Barry’s overall message was that Europe is in better shape than the world has given it credit for. Not exactly a screaming ‘buy signal’, but still upbeat news for a grey January morning in Toronto.

    How safe are GICs?

    Yesterday marked what could be a watershed moment for investors in Europe as Germany managed to sell €3.9 billion worth of six months bonds at a negative interest rate. Marginally negative, but it demonstrates that investors are so worried about the economy in Europe that they are willing to pay Germany for the privilege of lending it money. When these bonds mature, investors will receive less money than they invested. They would quite literally be better off sticking their money under a mattress.

    Investor sentiment worldwide is cautious with a tremendous amount of cash sitting on the sidelines. Recently, I’ve had several conversations with prospective investors who have asked whether their capital would be safe in GICs. The answer to this question is not straightforward as we first have to define what “safe” means.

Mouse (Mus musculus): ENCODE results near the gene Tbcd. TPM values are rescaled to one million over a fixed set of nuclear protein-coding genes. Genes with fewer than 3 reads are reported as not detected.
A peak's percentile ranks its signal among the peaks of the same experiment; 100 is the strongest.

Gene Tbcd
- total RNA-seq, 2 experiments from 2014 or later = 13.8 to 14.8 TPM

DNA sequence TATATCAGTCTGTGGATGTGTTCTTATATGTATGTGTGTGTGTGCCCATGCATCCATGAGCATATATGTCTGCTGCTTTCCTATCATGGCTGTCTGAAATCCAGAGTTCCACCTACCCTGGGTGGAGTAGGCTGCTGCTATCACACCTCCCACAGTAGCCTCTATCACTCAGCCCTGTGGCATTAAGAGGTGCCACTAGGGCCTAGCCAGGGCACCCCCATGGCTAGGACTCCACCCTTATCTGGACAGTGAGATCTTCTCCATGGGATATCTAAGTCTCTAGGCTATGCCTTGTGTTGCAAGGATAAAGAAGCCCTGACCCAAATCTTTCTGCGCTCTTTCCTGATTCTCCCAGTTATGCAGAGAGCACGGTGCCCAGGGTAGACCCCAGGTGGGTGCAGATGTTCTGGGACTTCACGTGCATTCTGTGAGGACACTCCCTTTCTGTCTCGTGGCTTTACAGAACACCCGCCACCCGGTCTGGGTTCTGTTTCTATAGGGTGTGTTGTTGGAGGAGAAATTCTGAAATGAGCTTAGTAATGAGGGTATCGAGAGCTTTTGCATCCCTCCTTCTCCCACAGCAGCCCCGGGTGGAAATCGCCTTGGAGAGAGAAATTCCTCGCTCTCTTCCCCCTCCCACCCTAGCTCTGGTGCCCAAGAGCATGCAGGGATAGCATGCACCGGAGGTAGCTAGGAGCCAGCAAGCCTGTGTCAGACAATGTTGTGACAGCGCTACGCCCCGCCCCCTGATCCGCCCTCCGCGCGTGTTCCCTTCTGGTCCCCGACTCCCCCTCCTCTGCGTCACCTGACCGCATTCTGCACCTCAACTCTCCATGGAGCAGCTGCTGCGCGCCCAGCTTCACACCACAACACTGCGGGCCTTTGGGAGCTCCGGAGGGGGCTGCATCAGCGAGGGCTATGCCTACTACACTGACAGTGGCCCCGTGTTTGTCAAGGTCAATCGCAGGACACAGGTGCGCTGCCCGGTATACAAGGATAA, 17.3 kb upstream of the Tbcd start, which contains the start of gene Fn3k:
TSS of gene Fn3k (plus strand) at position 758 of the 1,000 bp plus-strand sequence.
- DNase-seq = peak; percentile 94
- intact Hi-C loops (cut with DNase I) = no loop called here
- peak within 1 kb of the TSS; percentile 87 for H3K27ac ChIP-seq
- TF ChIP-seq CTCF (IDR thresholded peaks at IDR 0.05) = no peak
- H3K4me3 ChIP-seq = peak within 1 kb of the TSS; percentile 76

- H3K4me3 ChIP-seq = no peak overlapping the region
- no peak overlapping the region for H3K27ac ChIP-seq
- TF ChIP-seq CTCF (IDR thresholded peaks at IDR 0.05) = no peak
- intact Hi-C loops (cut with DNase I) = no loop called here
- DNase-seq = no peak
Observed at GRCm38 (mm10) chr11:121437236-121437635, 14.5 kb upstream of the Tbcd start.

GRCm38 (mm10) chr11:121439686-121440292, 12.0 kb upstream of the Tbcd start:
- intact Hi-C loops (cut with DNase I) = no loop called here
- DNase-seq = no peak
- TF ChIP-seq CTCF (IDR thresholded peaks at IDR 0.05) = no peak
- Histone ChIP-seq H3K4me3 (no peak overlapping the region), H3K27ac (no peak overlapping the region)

If the question is whether I believe that investors will get their money back and earn a return on GICs, then the answer is “yes”. The Canadian banking system is strong and well capitalized. There is no reason to believe that investing in the debt of these banks is risky, unlike the view many investors are taking towards European banks.

    The majority of high net worth investors worked very hard to build their net worth and are naturally risk averse. They generally state that at the very least, they want to preserve the value of their portfolio. I generally interpret this to mean that they want the portfolio at a minimum, to grow greater than the rate of inflation. By stating they want to preserve the value of their portfolio they are really trying to say, “preserve my standard of living”.